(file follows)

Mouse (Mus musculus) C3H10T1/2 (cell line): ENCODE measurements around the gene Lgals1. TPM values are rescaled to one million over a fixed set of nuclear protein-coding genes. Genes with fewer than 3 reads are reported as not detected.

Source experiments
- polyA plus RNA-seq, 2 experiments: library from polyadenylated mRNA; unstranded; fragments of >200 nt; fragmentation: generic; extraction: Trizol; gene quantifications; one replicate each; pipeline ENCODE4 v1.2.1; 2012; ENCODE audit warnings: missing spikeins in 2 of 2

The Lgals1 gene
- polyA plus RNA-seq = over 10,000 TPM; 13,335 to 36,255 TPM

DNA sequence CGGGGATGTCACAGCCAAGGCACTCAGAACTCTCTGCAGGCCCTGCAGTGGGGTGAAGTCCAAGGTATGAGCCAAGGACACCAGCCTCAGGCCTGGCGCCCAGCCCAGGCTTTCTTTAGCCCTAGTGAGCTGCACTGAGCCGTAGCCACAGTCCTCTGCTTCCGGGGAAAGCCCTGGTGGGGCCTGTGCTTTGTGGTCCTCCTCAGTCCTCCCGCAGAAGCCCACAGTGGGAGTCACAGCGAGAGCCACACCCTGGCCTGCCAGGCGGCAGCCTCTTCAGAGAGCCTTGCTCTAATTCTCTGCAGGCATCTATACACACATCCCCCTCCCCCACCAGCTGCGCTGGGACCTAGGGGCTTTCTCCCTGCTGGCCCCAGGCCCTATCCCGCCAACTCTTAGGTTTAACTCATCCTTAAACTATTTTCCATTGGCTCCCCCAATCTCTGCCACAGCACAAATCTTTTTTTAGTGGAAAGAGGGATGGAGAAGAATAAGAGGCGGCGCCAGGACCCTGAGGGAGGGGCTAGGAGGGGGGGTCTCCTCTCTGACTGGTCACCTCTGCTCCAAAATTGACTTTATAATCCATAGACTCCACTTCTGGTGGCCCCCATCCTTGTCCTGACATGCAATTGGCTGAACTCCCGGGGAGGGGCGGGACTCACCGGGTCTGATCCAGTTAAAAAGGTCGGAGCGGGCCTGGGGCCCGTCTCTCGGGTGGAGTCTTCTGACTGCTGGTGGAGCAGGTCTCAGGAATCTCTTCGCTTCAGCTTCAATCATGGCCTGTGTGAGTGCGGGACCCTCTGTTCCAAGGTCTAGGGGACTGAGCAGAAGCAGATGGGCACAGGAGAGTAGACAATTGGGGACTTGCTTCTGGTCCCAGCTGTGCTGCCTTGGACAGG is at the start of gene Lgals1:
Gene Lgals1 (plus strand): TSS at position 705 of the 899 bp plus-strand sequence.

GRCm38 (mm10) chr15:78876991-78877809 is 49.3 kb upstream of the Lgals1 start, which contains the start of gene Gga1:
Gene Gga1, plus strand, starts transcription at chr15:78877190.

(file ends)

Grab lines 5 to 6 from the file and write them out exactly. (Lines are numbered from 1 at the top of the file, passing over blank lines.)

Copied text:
- polyA plus RNA-seq = over 10,000 TPM; 13,335 to 36,255 TPM

DNA sequence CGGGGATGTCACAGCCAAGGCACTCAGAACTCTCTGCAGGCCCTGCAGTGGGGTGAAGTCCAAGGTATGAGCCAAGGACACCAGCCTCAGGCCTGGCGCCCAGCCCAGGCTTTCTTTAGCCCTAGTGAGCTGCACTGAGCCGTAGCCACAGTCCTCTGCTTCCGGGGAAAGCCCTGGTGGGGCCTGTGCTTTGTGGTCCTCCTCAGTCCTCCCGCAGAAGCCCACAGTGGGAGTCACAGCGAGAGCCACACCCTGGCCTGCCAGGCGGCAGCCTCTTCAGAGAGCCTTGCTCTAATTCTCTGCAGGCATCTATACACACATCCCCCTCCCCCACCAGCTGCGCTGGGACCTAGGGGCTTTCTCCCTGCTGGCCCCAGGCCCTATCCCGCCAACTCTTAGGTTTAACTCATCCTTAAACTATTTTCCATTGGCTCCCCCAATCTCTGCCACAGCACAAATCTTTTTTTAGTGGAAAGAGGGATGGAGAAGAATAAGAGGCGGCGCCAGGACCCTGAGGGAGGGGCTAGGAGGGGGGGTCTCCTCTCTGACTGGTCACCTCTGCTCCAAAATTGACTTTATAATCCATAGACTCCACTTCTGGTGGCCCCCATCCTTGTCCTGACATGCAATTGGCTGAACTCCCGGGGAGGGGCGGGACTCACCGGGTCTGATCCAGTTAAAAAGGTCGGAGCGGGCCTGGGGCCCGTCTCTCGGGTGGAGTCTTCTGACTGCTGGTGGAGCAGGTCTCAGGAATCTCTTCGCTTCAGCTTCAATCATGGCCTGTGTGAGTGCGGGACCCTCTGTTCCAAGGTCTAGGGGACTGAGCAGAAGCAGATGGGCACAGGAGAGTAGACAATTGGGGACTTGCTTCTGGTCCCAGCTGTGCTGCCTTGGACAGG is at the start of gene Lgals1: